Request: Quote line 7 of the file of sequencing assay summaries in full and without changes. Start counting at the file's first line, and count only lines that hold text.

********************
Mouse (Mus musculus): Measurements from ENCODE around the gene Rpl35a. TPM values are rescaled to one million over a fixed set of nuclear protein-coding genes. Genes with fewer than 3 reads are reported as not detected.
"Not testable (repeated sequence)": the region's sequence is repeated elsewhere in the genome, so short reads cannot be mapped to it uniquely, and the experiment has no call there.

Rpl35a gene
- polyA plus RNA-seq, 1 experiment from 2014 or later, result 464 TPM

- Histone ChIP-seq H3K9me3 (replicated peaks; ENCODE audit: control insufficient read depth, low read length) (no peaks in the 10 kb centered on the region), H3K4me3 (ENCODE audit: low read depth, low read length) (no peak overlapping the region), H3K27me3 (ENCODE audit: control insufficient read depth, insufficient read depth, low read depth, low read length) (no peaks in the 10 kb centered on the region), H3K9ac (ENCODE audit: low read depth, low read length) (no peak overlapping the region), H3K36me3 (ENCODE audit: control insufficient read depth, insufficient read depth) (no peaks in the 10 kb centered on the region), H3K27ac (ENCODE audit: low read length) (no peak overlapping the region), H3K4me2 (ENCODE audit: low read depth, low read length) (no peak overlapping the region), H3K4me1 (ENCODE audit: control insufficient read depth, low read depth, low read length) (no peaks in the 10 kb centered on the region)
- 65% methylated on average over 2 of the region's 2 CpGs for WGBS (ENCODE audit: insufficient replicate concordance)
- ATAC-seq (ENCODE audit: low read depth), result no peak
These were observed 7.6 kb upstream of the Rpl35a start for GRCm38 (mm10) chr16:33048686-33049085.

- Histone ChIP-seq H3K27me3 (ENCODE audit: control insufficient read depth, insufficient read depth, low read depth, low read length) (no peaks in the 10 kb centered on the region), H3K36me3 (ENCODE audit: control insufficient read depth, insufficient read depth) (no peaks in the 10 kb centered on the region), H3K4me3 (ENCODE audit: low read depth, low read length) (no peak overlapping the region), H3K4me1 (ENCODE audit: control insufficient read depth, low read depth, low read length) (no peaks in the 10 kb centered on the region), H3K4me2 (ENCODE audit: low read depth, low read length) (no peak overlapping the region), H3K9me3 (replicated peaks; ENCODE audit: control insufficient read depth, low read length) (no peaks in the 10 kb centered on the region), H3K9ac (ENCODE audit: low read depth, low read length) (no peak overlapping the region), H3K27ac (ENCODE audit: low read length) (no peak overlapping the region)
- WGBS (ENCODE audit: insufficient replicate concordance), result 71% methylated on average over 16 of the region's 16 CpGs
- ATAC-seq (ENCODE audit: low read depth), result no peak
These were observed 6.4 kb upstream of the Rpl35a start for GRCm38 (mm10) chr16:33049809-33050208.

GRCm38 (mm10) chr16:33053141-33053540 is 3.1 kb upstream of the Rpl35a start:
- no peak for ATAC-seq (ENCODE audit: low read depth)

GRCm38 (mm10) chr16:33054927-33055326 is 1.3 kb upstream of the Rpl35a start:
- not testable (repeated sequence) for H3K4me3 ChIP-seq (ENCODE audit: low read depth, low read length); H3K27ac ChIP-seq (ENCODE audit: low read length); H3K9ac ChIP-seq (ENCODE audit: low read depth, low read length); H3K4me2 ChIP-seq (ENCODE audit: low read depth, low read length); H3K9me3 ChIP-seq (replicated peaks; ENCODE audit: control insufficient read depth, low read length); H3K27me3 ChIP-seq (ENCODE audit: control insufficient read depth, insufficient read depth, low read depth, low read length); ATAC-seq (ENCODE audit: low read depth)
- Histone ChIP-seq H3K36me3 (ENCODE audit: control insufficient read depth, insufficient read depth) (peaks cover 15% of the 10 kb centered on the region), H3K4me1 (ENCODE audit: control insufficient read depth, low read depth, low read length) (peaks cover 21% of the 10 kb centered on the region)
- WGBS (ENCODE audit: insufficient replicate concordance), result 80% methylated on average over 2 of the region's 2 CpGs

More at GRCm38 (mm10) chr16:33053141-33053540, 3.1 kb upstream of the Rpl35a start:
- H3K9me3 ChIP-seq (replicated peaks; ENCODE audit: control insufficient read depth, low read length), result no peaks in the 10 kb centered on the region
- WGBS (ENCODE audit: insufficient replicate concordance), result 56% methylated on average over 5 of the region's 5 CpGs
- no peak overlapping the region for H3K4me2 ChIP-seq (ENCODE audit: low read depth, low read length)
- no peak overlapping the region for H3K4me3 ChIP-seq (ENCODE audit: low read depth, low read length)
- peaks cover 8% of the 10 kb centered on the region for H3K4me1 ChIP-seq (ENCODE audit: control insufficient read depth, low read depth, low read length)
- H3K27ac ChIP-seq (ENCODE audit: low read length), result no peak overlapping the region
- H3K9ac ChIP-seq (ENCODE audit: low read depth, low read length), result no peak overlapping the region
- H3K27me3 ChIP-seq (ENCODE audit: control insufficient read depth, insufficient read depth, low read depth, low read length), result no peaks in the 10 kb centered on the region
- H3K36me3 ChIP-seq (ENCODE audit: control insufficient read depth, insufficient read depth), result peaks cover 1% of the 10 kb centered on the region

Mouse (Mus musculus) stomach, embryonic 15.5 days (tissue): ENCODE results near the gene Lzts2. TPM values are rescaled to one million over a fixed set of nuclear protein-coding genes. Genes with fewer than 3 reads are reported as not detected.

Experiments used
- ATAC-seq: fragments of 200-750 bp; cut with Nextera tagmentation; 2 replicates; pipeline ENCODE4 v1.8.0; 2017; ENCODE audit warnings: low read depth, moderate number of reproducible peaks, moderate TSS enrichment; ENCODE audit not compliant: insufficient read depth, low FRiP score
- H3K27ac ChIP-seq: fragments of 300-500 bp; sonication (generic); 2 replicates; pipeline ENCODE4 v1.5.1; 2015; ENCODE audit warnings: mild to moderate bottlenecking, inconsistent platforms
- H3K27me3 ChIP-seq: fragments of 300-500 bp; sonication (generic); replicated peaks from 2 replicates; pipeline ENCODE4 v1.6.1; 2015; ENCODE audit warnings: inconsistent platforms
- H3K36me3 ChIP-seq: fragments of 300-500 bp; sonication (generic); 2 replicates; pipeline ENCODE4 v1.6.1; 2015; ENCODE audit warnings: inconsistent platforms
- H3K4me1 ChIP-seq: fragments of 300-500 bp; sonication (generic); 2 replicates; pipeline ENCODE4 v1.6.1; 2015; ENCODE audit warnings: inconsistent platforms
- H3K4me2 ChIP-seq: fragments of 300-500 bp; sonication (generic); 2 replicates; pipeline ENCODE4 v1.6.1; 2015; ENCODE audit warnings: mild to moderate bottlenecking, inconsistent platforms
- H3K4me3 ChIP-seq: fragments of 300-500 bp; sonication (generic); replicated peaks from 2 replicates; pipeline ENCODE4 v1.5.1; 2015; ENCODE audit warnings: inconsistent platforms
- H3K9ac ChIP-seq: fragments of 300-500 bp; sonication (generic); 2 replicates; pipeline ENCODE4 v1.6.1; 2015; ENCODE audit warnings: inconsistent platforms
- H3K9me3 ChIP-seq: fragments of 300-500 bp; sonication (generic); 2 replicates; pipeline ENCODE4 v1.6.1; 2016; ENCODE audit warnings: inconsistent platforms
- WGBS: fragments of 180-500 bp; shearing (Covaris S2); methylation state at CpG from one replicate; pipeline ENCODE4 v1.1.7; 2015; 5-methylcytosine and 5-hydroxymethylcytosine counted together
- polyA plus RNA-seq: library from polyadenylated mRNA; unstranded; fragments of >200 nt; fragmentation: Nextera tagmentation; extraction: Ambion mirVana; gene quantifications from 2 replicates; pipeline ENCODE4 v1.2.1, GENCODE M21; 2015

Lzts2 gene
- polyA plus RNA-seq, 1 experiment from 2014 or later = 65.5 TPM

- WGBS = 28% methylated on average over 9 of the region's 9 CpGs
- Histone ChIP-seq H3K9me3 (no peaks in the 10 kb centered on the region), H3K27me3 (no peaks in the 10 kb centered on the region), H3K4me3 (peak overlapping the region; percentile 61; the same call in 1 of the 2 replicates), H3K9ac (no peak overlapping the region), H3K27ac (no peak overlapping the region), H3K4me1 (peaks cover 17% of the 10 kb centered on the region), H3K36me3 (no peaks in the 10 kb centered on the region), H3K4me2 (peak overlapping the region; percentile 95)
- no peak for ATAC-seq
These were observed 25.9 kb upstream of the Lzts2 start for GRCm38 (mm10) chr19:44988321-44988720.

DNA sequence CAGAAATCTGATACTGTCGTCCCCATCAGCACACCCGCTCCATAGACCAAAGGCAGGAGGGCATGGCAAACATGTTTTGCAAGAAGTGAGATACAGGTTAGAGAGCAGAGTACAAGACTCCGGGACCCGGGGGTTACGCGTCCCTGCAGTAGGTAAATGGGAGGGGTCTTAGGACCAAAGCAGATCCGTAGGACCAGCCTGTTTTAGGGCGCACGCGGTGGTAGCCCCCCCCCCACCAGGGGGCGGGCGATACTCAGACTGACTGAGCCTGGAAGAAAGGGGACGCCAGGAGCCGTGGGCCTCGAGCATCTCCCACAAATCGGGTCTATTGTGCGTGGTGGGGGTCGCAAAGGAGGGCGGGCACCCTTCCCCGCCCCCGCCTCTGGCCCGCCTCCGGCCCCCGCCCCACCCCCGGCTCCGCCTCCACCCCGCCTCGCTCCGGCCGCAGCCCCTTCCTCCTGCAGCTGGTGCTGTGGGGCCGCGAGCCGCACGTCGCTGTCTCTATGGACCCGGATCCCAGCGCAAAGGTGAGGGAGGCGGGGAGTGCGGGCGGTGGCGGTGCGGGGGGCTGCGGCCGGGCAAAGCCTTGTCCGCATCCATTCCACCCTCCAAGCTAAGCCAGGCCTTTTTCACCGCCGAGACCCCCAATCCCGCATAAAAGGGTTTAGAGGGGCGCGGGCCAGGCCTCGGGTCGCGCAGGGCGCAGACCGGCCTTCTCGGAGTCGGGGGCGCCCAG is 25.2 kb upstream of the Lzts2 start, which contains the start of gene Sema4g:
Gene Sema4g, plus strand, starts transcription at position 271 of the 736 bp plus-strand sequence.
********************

- ATAC-seq (ENCODE audit: low read depth), result no peak